Our present objective was to investigate the association of cardiac events among patients treated with azithromycin and amoxicillin using an active-control, new-user design. Moreover, we sought to evaluate the risk in prespecified subgroups that include elderly patients with cardiovascular disease, patients using concurrent QT-prolonging drugs before and after the FDA warning from May 2012, and the presence of risk factors identified from previous studies.6-9
This cohort study was a population-level analysis of nationally representative databases of prescriptions dispensed from outpatient pharmacies in the United States. We followed the Strengthening the Reporting of Observational Studies in Epidemiology (STROBE) reporting guideline. The University of Illinois at Chicago investigational review board deemed that this study was exempt from review and informed consent owing to use of deidentified patient data. Patients prescribed azithromycin or amoxicillin for an acute bacterial infection from outpatient settings were included.
We used data from the Truven Health Analytics MarketScan database,12 a private sector health data resource that reflects the health care experience of enrollees covered by the health benefit programs for employers. Data are collected from more than 100 different health insurance companies and are nationally representative of commercially insured enrollees and their dependents as well as Medicare-eligible beneficiaries with employer-provided Medicare supplemental plans.
We identified patients who were dispensed 1 or more azithromycin or amoxicillin prescriptions from January 1, 2009, through June 30, 2015. Multiple short-term dispensings (at least 30 days apart) of an index therapy for a single patient during the study period were treated as unique episodes. Based on the possible mechanism of action, the risk of cardiac events with azithromycin is expected to be acute and transient; thus, any subsequent exposure to the drug would still pose a similar risk regardless of prior exposures. Episodes were included if the patient had at least 365 days of continuous enrollment in a health plan (baseline period) before the dispense date of 1 index medication (index date). Episodes were excluded if the patient had a missing enrollment identification; if the patient was exposed to amoxicillin, azithromycin, clarithromycin, and erythromycin in the 30 days before and 5 days after the index date (follow-up period); or if the supply of the index therapy was greater than 14 days (as possible maintenance therapy).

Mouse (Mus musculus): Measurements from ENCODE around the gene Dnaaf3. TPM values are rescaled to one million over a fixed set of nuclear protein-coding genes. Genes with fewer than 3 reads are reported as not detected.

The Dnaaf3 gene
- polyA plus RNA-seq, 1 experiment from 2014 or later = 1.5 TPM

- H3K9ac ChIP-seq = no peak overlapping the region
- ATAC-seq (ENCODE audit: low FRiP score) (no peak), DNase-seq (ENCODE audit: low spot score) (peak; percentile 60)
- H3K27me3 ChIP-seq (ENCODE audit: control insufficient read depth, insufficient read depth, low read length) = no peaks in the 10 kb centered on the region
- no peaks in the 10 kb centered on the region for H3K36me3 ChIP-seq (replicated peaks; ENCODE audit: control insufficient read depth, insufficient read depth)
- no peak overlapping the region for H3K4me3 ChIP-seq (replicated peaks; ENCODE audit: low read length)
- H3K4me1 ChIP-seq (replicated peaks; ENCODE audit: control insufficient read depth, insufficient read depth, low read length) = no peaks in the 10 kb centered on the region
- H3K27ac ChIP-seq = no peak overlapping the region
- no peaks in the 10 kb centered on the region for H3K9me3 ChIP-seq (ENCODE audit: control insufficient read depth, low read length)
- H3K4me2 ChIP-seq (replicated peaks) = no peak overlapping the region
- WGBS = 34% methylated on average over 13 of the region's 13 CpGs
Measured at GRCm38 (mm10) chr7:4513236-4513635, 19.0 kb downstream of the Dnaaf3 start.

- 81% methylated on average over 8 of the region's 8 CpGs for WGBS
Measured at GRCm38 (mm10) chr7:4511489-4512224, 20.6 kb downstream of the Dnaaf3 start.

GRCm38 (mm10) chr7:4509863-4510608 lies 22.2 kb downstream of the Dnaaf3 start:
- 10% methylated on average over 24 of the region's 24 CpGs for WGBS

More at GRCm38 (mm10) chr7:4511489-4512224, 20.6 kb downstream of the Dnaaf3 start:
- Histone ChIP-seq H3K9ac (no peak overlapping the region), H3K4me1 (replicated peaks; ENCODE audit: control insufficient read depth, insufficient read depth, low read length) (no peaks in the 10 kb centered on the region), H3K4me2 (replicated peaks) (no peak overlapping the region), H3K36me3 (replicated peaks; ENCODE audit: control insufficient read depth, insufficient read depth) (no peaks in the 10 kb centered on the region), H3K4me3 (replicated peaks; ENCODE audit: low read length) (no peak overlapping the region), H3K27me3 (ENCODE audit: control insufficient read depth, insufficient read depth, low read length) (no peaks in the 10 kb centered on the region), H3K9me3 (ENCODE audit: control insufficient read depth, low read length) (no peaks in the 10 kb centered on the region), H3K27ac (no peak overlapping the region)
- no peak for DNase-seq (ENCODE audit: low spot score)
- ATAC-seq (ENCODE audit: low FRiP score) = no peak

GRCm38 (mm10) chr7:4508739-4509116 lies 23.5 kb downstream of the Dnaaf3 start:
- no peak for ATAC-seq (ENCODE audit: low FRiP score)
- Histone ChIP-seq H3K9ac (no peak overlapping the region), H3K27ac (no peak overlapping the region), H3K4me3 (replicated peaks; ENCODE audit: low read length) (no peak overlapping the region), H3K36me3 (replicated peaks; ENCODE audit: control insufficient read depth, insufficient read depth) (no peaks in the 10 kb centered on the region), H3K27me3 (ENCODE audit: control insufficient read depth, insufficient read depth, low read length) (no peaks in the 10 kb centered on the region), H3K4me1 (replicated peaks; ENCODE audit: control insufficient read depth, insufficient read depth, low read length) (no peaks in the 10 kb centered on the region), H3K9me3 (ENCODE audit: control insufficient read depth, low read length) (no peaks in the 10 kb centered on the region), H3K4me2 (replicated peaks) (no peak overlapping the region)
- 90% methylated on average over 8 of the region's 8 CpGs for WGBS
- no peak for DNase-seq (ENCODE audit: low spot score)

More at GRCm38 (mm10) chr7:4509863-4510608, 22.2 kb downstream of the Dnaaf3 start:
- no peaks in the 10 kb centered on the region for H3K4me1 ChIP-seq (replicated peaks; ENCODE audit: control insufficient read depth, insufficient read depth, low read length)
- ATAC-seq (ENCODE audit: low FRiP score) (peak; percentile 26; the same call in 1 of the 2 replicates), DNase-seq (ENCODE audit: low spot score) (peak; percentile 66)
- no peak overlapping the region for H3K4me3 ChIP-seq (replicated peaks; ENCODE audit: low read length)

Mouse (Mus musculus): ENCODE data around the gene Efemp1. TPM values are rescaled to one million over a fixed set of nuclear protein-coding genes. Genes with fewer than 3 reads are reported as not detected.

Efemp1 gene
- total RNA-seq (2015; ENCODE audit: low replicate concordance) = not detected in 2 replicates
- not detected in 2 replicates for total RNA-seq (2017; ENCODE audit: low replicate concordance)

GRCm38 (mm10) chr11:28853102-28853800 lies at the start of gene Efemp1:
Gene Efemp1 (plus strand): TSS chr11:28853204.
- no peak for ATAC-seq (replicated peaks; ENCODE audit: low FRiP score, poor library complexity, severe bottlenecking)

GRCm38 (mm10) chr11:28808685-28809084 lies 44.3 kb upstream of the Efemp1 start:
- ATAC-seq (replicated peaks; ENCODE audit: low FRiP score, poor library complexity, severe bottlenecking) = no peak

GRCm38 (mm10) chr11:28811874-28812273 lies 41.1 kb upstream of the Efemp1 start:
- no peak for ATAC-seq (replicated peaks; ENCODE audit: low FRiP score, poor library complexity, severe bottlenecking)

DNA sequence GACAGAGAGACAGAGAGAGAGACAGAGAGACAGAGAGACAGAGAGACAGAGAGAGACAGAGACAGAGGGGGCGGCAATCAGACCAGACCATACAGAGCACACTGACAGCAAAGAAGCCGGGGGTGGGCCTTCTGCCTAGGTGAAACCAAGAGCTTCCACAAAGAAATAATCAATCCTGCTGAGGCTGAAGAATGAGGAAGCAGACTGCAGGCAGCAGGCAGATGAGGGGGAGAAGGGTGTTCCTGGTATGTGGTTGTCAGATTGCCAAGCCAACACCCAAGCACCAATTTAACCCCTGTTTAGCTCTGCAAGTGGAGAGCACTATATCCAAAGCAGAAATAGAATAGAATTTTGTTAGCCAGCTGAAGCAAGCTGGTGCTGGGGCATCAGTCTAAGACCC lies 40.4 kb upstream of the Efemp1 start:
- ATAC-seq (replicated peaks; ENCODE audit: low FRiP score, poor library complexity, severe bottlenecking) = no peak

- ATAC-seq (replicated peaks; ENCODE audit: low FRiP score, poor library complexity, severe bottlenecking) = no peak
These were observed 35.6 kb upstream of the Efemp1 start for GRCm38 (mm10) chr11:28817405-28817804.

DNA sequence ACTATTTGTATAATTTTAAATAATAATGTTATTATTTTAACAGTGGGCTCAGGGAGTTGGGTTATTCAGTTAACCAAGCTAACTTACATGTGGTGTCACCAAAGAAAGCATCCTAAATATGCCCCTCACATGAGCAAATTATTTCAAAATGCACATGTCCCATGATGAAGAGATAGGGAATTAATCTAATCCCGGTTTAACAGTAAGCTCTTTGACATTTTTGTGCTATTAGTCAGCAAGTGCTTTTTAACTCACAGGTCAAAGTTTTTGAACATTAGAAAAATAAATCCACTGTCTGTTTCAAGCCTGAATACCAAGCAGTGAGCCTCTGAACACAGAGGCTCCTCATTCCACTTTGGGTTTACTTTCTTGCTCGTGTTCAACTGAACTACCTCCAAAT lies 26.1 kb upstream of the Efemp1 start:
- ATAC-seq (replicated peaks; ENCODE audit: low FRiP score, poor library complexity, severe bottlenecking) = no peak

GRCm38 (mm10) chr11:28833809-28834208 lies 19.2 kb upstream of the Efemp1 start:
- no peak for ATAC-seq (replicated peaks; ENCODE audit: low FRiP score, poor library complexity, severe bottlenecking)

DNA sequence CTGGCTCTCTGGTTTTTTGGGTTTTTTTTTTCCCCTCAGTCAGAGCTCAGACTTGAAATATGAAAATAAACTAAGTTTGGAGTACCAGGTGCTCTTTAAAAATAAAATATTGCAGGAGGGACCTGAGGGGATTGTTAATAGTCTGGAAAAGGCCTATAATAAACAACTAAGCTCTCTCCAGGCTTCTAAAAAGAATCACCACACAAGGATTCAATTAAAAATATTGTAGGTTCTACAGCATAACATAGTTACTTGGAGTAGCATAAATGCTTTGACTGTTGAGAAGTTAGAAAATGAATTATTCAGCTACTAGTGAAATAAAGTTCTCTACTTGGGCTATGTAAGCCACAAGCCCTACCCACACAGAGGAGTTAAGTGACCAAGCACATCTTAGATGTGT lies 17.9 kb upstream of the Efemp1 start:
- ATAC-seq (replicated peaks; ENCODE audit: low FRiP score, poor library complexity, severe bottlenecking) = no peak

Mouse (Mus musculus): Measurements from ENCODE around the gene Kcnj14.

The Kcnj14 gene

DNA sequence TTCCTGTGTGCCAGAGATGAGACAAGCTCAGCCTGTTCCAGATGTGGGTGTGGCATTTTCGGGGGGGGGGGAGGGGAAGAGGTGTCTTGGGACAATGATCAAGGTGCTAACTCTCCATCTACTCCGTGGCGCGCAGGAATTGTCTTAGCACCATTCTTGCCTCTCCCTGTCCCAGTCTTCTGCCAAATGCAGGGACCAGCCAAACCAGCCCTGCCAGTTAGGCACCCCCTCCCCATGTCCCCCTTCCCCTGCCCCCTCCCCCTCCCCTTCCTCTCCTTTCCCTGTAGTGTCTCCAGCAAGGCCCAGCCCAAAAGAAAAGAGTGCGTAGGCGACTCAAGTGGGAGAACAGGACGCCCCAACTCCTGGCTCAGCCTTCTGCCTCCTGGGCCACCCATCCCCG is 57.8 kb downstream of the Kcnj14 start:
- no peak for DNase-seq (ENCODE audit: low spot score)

Patients were followed up to 5, 10, and 30 days after the index date. Patients were censored if they disenrolled from the health plan or at the end of the follow-up period, whichever occurred first.
Patient characteristics, including age, sex, geographic region, and insurance type, were collected at the index date. Baseline clinical conditions were categorized using Clinical Classifications Software.13 The software collapses diagnosis and procedure codes from the International Classification of Diseases, Ninth Revision, Clinical Modification (ICD-9-CM), which contains more than 14 000 diagnosis codes and 3900 procedure codes.
Drugs that prolong the QT interval or induce TdP were identified from a publicly available, well-established, and widely recognized list from the CredibleMeds website (see eTable 1 in the Supplement for the full list).14 The drugs were categorized into 24 different therapeutic classes and into known, possible, and conditional risk groups. Any QT-prolonging drugs prescribed within 90 days before the index date were considered. Concurrent use was defined based on an overlap of the days of supply (with a 15% allowed gap15) of QT-prolonging drugs with the index date of the azithromycin or amoxicillin prescription.
The outcome was measured as a primary diagnosis during a hospitalization or first-listed emergency department visit based on ICD-9-CM codes for ventricular arrhythmia, palpitation, long QT syndrome, cardiac arrest, syncope, or death (codes 426.82, 427, 427.1, 427.2, 427.4, 427.5, 427.9, 427.41, 427.42, 780.2, 785.1, 798, 798.1, 798.2, or 798.9). This outcome definition was validated in previous studies with positive predictive values greater than 80%.16,17 We also applied an algorithm developed by another validation study to identify the outcomes originating from outpatient settings.18